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Home - Campus Academics - Programs - Undergraduate Degree Programs: School of Engineering and Computer Sciences - Mechanical Engineering

Mechanical Engineering

Mechanical engineering is one of the broadest engineering disciplines. Daniel Webster College's nationally accredited* mechanical engineering program focuses on the design, analysis, development, and manufacture of mechanical and thermo-fluid devices and systems. The curriculum prepares students for entry level positions in areas including advanced materials, robotics, thermal-fluid systems, power/energy systems, propulsion systems, and manufacturing.

The mechanical engineering curriculum includes a five-semester design sequence within which students work in teams applying theories learned in the classroom to develop projects from concept to operation.** This can help students to gain confidence and competence in solving engineering design problems and to learn effective teamwork skills. Students apply creative and strategic thinking to economic and technical issues involved in typical engineering projects. They also learn to generate briefings and reports and present them to their peers and faculty. These two central aspects of the program — working in teams and developing communications skills — help students prepare for the engineering profession.

The mechanical engineering program provides students experience with electro-mechanical systems, programming and control systems, robotics and machine vision, thermo-fluid systems, power/energy systems, lean manufacturing, and advanced materials. The program can help students develop confidence and essential skills including how to think systemically at all levels of design, development, and manufacturing.

The engineering faculty serves as mentors to DWC students both inside and outside the classroom, providing opportunities to put engineering theories into practice. In addition, senior mechanical engineering students have the chance to collaborate with their aeronautical engineering and electrical and computer engineering colleagues in a senior capstone project which exposes students to the perspectives of multiple disciplines. This valuable experience mirrors the multidisciplinary team approach commonly practiced in industry. In addition, Daniel Webster College offers mechanical engineering students the opportunity to work with aeronautical engineering students in conducting flight tests to gather and analyze flight data.

Student chapters of the American Institute of Aeronautics and Astronautics (AIAA) and the American Society of Mechanical Engineers (ASME) are active at DWC. Students participate in the annual AIAA Design Build and Fly and in the ASME Human Powered Vehicle competitions. In addition, each year DWC students attend AIAA and American Society for Engineering Education (ASEE) conferences where they present design projects and papers, several of which have won awards.

*The Mechanical Engineering program is accredited by the Engineering Accreditation Commission of ABET,

**Daniel Webster College is a collaborator in the international CDIO initiative, "an innovative educational framework for producing the next generation of engineers [that stresses] engineering fundamentals set in the context of Conceiving, Designing, Implementing, and Operating real-world systems and products."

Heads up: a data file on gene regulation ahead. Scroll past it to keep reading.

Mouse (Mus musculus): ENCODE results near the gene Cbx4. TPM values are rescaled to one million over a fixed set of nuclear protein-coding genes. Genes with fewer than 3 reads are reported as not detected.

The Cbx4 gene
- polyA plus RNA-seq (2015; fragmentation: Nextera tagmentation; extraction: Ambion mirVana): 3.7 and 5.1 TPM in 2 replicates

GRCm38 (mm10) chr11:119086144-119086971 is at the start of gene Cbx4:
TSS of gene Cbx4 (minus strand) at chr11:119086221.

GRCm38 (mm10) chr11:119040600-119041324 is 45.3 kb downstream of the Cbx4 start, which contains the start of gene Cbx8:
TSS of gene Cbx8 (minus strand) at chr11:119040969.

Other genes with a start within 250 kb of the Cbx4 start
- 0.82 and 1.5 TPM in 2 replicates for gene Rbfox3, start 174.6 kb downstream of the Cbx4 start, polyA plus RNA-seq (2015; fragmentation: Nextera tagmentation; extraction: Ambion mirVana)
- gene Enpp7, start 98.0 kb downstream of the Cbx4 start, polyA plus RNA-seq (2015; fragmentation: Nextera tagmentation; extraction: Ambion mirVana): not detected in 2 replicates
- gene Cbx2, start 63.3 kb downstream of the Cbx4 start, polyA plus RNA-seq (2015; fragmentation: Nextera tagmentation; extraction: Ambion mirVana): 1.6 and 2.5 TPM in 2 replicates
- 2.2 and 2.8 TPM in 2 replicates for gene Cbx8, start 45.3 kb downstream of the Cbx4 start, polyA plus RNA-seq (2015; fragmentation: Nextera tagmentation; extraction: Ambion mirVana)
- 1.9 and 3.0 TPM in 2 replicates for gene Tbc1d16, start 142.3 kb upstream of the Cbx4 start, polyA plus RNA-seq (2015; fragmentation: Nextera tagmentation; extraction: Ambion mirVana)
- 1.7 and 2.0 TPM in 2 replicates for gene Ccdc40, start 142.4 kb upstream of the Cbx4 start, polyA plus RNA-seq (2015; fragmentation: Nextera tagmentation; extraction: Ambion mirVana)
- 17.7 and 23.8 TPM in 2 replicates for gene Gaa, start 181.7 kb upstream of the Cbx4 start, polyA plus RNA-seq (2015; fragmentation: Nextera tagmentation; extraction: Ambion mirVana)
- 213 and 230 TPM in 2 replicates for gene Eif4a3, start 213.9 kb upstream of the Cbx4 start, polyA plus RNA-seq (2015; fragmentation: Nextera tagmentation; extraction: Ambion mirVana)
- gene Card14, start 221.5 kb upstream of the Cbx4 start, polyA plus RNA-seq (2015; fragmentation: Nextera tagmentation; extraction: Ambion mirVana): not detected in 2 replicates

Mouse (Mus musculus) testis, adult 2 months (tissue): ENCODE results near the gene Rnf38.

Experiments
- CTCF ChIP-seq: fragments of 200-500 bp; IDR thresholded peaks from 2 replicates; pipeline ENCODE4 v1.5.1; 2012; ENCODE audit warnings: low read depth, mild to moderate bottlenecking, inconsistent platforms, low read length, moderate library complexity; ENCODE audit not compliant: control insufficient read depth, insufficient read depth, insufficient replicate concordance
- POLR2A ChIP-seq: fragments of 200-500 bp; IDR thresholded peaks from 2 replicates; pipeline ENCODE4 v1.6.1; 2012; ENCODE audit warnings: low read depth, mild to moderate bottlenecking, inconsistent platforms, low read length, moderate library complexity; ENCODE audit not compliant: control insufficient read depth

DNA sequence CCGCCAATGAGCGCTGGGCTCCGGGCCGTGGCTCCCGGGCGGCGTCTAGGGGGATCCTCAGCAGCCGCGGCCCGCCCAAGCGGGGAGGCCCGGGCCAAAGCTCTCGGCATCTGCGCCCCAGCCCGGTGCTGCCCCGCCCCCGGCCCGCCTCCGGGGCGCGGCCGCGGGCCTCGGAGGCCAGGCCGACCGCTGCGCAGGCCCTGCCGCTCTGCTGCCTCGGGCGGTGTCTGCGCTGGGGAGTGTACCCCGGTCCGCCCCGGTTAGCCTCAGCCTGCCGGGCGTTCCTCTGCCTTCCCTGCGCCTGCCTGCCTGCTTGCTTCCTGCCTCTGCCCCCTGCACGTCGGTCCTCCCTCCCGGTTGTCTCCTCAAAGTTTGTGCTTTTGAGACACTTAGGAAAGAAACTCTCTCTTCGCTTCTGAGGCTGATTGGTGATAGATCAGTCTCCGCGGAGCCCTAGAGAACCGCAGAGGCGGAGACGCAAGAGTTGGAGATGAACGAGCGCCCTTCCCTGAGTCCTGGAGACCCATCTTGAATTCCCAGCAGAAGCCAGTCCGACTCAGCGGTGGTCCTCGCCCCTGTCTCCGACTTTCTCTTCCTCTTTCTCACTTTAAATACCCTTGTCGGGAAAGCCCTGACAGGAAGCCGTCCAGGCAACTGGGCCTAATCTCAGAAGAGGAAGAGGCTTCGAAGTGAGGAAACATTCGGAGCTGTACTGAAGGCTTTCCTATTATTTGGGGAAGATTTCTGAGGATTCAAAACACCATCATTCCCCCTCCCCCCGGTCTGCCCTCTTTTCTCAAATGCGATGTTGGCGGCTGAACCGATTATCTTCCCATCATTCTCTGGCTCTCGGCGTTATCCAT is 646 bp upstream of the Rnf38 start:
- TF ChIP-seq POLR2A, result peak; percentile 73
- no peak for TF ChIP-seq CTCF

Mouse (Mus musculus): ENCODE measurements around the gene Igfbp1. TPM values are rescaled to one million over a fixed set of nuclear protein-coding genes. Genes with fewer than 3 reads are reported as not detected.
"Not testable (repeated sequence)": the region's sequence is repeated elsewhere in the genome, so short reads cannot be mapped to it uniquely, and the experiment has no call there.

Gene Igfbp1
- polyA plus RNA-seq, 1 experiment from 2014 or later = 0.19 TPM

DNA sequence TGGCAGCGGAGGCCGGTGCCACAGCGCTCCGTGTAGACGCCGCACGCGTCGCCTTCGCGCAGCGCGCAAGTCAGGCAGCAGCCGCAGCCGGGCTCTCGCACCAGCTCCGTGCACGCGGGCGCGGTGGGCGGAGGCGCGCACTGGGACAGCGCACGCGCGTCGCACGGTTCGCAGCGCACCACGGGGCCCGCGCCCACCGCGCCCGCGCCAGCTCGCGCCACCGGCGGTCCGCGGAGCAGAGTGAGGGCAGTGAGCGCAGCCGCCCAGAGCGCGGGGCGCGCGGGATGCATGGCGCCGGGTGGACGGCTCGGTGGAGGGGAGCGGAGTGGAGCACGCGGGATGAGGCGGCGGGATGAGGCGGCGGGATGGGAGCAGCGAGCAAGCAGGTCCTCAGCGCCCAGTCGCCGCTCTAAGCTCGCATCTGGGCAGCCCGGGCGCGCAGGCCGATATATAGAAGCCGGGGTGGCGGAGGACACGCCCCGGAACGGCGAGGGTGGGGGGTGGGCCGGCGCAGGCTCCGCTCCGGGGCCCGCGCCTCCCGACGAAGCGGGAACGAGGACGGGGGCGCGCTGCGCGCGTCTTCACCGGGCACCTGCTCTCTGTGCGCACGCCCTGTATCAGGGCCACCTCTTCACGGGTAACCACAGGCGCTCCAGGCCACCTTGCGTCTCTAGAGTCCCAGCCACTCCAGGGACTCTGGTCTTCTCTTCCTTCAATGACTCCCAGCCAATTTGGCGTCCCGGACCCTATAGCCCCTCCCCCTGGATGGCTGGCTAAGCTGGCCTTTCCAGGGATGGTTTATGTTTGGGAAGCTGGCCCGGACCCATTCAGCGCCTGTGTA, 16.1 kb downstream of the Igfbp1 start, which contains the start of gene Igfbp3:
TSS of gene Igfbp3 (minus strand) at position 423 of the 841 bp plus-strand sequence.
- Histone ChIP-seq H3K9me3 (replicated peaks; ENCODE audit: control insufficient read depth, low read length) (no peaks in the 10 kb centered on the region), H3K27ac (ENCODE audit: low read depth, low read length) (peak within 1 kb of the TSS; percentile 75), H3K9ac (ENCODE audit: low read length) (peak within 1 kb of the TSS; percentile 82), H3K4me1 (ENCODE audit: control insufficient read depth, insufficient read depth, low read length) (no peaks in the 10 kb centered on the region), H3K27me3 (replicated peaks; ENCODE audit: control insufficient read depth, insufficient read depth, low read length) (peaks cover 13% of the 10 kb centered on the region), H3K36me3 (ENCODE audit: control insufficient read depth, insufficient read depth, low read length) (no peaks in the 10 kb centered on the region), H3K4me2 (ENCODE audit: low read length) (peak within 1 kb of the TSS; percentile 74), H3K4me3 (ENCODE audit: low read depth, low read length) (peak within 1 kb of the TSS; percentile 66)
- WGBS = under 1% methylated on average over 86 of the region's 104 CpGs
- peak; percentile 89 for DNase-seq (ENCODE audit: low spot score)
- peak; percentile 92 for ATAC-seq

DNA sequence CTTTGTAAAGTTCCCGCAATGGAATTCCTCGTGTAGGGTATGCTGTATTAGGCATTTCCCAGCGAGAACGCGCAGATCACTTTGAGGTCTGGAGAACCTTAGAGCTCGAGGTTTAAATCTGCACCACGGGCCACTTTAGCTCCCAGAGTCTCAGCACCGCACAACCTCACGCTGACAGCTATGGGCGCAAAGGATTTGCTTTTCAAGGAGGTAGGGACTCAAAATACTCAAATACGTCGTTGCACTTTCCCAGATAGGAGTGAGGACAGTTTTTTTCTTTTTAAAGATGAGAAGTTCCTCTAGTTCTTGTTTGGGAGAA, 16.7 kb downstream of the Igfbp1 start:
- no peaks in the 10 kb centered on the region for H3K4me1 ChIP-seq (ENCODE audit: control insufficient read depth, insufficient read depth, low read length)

Program Objectives:

Graduates of the Mechanical Engineering Program at Daniel Webster College should be able to:

  • Use the knowledge and problem solving skills developed as mechanical engineering majors to undertake professional careers in Mechanical Engineering or other disciplines;
  • Approach engineering decisions with an informed consideration of global and societal contexts and consequences;
  • Continue to expand their professional, personal, and interpersonal skills and engage in lifelong learning, including post-graduate education for some graduates;
  • Contribute to industry and society through involvement with professional and other service activities;
  • Assume increasing responsibility as they advance in their careers;
  • Be regarded by their managers and peers as an effective and valued member of their work team.

Program Learning Outcomes:

Graduates of the Mechanical Engineering Program at Daniel Webster College should have:

  • An ability to apply knowledge of mathematics, science, and engineering;
  • An ability to design and conduct experiments, as well as to analyze and interpret data;
  • An ability to design a system, component, or process to meet desired needs within realistic constraints such as economic, environmental, social, political, ethical, health and safety, manufacturability, and sustainability;
  • An ability to function on multi-disciplinary teams;
  • An ability to identify, formulate, and solve engineering problems;
  • An understanding of professional and ethical responsibility;
  • An ability to communicate effectively;
  • The broad education necessary to understand the impact of engineering solutions in a global, economic, environmental, and societal context;
  • A recognition of the need for, and the ability to engage in life-long learning;
  • A knowledge of contemporary issues;
  • An ability to use the techniques, skills, and modern engineering tools needed for engineering practice;
  • An ability to apply principles of engineering, basic science, and mathematics (including multivariate calculus and differential equations) to model, analyze, design, and realize physical systems, components or processes;
  • An ability to work professionally in both thermal and mechanical systems areas.

Mechanical Engineering Enrollment Data

Click Here for the Degree Requirements

Click Here for the Suggested Sequence of Courses

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